The source IranWire spoke to said that as far as the families know, so far the security establishment has not succeeded in forcing Esmail Bakhshi and Sepideh Gholian to confess in front of the camera. “Of course, intelligence agents are putting as much pressure as they can, not only on these two, but also on labor activists in other prisons. These things must be reported by the media so that the intelligence guys will understand that it is condemned even before it happens. We have no idea how long Esmail and Sepideh will be able to resist torture and pressure. But no matter what happens, we know that our loved ones should be proud of themselves.”

The same source said that whenever the media pressure has reached a certain level, authorities have allowed the two to contact their families, and this has given the families hope. They also hope that the two will be released next week — at that point it will be obvious that the campaign to force further confessions has failed. 

“The lawyer has said that their detention has been renewed for another month but this not necessarily correct,” the source said. “At least we are not sure that it is correct. The Intelligence Bureau is trying hard to force them into giving confessions in the coming days. They have told the families to stay silent and not talk to the media. Perhaps, if they fail, they will release Esmail and Sepideh next week. We are very hopeful. Of course, I must add that they have told the families more than once that they want to transfer Esmail and Sepideh to Tehran.”

Considering that the lawyers for Esmail Bakhshi and Sepideh Gholian have not been allowed to see their case files, and that in the two meetings they held with their families they have not been allowed to talk about anything substantial, it is not clear how much progress has been made in the intelligence ministry’s new targeted public confessions campaign and the tactic to make the Haft-Tappeh labor protests a matter of national security. And, considering the public’s mistrust of the videos of forced confessions, it is also not clear in what ways the ministry will continue its policies to suppress labor activism.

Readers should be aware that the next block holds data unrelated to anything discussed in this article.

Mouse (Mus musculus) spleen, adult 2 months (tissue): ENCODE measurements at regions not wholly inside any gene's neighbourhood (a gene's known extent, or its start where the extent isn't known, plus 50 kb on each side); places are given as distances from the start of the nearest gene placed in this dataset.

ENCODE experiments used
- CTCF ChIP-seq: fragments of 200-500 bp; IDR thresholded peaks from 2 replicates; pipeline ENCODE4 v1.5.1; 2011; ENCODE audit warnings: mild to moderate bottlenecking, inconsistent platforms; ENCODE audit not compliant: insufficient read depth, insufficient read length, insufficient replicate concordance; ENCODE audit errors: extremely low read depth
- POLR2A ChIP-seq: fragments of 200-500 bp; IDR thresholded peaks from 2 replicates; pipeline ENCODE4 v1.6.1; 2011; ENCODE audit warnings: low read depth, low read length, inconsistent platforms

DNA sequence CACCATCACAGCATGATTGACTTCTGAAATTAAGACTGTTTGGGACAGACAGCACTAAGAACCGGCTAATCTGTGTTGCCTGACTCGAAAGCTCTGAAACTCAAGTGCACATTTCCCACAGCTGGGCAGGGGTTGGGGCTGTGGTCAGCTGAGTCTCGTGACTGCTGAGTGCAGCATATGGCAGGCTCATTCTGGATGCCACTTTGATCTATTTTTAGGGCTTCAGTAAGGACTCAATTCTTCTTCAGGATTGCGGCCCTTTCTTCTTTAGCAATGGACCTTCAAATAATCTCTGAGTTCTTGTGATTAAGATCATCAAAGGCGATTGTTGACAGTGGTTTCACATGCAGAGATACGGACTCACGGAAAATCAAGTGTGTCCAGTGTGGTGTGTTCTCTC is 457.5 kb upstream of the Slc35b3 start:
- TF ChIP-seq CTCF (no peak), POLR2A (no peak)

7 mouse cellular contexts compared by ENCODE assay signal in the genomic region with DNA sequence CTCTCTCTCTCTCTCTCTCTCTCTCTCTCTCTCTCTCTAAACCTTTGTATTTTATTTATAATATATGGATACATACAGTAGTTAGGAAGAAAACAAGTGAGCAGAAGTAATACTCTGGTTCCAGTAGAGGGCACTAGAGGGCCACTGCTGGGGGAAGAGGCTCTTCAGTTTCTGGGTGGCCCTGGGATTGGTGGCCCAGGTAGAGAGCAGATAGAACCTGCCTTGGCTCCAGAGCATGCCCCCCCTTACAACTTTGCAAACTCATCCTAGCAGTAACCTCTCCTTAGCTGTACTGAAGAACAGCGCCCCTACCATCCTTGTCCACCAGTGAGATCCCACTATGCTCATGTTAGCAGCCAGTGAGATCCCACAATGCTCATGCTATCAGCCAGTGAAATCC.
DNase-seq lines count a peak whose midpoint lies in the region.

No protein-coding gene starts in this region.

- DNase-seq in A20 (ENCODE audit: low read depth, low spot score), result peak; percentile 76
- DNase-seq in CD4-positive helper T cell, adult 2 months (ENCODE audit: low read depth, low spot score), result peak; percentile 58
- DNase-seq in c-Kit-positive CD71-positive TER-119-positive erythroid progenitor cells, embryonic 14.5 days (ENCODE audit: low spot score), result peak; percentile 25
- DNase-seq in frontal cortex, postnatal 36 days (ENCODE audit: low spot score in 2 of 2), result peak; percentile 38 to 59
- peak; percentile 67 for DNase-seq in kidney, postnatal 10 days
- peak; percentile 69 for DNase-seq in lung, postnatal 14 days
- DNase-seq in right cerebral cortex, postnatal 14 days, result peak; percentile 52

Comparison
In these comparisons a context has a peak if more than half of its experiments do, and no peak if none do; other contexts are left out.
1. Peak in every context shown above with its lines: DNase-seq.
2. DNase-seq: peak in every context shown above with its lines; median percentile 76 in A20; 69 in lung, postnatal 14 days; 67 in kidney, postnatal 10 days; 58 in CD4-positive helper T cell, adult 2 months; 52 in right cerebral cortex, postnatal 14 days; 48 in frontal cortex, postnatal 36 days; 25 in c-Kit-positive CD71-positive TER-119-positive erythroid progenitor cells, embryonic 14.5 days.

Related Coverage:

More Threats Against the Mother of Imprisoned Labor Activist, February 19, 2019

Authorities Threaten Labor Activists, Families and Lawyers Following Media Interviews, February 13, 2019

Intelligence Ministry Takes Revenge on Labor Activist, February 4, 2019

Torture of Arrested Labor Activists and Their Families Continues, February 1, 2019

Agents Target Jailed Activist's Family in Brutal Attack, January 23, 2019

Iranian TV Airs Forced Confessions of Labor Activists, January 23, 2019

Rouhani Government to Sue Labor Leader for Torture Claims, January 9, 2019

Activist Challenges Intelligence Minister to TV Debate, January 4, 2019

Labor Protests and Arrests Continue, December 12, 2018

Crackdown on University Students for Supporting Striking Workers, December 10, 2018

Sugar Refinery Workers Face New Round of Harassment, December 5, 2018

Pro-Labor Student Protest Ends in Violence, December 5, 2018

Striking Steel Workers Tell Rouhani: "We Have Had it!", December 3, 2018

Arrest and Torture of Protesting Workers, November 29, 2018

The Rise and Fall of Haft-Tappeh Sugar Factory, November 22, 2018